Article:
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with a different virtue, and a different purpose; they are part of that body which is of Christ. He has taken possession of them, and made them spiritual.
I will add, in corroboration, that as other Prophets, so especially Malachi, the last of them, in whom, as being the last, we might expect some clearer intimations of the destruction of ordinances on Christ's coming, if they were to be destroyed, when prophesying of Gospel times and speaking of the preparation necessary thereunto, builds up, instead of pulling down, the ritual system. For instance, “Even from the days of your fathers," he says, “ye are gone away from Mine ordinances, and have not kept them. Return unto Me, and I will return unto you, saith the Lord of Hosts." Again, as to the ordinance of tithes : "Bring ye all the tithes into the storehouse, that there may be meat in Mine House, and prove Me now herewith, saith the Lord of Hosts, if I will not open you the windows of heaven, and pour you out a blessing, that there shall not be room enough to receive it.” And as to the priesthood, far from its abolition, Christ was but to purify and refine it. “He shall sit as a refiner and purifier of silver, and He shall purify the sons of Levi, and purge them as gold and silver.” Nor was He to abolish sacrifice, for the Prophet proceeds, “He shall purge them as gold and silver, that they may offer unto the Lord an offering in righteousness. And what this offering was to be, the Prophet tells us, speaking of it as a rite of the Church in its universal or Catholic form. « From the rising of the sun even unto the going down of the same, My Name shall be great among the Gentiles; and in
every place incense shall be offered unto My Name, and a pure offering';" that is, the offering of fine flour or bread. What is thus instanced from Malachi might be drawn out from other Prophets also.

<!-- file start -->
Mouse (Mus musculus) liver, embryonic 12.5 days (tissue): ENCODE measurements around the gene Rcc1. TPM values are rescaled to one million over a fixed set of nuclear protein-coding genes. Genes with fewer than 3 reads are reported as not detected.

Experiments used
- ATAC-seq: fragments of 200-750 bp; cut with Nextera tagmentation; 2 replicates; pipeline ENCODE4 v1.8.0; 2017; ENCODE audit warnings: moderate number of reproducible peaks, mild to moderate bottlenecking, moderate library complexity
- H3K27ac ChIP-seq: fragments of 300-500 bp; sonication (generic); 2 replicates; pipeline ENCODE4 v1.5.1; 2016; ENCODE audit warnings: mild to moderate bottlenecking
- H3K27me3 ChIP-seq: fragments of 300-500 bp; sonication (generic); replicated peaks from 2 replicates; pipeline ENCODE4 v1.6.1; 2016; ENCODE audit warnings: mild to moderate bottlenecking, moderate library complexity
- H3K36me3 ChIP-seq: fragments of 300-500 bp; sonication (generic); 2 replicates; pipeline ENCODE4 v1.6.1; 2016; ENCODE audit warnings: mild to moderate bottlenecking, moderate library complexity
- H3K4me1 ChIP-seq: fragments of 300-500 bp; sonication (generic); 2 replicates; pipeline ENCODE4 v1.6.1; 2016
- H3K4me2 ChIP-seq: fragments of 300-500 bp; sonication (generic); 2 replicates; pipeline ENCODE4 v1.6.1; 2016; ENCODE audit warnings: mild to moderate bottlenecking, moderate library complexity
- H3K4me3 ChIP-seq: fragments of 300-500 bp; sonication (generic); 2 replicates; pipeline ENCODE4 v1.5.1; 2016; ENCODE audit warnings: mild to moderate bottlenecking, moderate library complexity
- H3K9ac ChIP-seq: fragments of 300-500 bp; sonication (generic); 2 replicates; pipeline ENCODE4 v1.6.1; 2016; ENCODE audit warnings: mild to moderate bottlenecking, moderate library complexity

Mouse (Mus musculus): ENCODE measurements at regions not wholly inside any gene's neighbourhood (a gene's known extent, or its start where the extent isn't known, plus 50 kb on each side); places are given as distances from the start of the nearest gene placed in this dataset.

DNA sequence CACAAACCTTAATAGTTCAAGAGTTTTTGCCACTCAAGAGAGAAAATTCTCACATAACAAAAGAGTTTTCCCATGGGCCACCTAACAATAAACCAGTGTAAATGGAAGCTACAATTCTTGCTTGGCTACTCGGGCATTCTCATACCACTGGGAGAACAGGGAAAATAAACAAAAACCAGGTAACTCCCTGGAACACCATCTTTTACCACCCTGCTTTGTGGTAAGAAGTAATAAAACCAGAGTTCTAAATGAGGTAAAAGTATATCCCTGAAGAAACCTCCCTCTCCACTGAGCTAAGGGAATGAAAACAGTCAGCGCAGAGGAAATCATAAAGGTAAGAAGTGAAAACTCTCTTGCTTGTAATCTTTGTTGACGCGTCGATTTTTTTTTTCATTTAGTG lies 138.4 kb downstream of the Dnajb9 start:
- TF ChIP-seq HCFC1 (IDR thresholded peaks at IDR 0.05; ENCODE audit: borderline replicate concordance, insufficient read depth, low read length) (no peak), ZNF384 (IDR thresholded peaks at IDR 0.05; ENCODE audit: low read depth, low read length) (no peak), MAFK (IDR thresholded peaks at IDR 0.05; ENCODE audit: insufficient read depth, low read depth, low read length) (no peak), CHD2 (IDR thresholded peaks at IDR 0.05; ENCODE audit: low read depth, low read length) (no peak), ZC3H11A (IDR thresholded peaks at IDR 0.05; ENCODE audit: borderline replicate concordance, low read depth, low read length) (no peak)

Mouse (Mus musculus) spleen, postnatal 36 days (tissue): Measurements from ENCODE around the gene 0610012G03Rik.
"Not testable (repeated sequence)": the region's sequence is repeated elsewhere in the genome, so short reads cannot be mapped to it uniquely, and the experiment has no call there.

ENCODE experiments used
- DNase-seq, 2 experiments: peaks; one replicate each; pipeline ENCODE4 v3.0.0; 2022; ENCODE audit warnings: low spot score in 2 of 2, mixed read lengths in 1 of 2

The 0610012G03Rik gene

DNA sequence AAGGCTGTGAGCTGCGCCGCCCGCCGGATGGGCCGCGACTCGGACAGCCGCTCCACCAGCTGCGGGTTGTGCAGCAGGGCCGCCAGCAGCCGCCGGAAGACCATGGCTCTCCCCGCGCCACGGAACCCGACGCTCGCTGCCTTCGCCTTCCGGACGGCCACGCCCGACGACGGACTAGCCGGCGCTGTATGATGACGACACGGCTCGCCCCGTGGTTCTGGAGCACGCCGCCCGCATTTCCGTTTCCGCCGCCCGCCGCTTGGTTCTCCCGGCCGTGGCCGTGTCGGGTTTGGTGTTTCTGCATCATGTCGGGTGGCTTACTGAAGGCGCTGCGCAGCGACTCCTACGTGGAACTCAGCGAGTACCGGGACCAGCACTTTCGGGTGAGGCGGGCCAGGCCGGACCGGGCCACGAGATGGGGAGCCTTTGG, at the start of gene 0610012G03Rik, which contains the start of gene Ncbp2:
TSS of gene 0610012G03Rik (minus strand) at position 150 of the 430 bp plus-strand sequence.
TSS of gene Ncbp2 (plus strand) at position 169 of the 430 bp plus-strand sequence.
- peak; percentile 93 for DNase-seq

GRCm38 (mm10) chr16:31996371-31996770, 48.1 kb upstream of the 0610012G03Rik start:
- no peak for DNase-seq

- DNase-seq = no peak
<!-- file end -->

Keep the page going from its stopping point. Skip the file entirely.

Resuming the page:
7. It seems, then, that making what allowance we will for the changes which were introduced by the Gospel, which in point of knowledge, grace, and influence upon the world, were incalculably great, and cannot be overrated, yet as regards the substantial form of religion, ecclesiastical order, ritual, polity, observance, the change was not considerable. Indeed, religion viewed as an institution, and that of a social nature, does not admit of any great variety. As all civil governments are one in their great characteristics, as all sciences proceed on common principles, else they would not be called by that one name, so in one sense religion, wherever found, is one thing, and one thing only. A true religion is a religion based on truth, and a false religion is a religion based on falsehood; but they would not be called by the same name, unless there were a substantial agreement between them. And if true and false religions are like each other, as to their bodily substance, much more are Judaism and Christianity alike, which are both from God; and, consequently, Catholic Christians must not be surprised, if on their submitting to Christianity as a religion, and not as a mere philosophy, or an opinion, or a senti. ment, they are charged by those who do so treat it, with being Jews or even Pagans. 8. And what has just been said leads to another
i Mal. iii. 7. 10. 3; i. 11.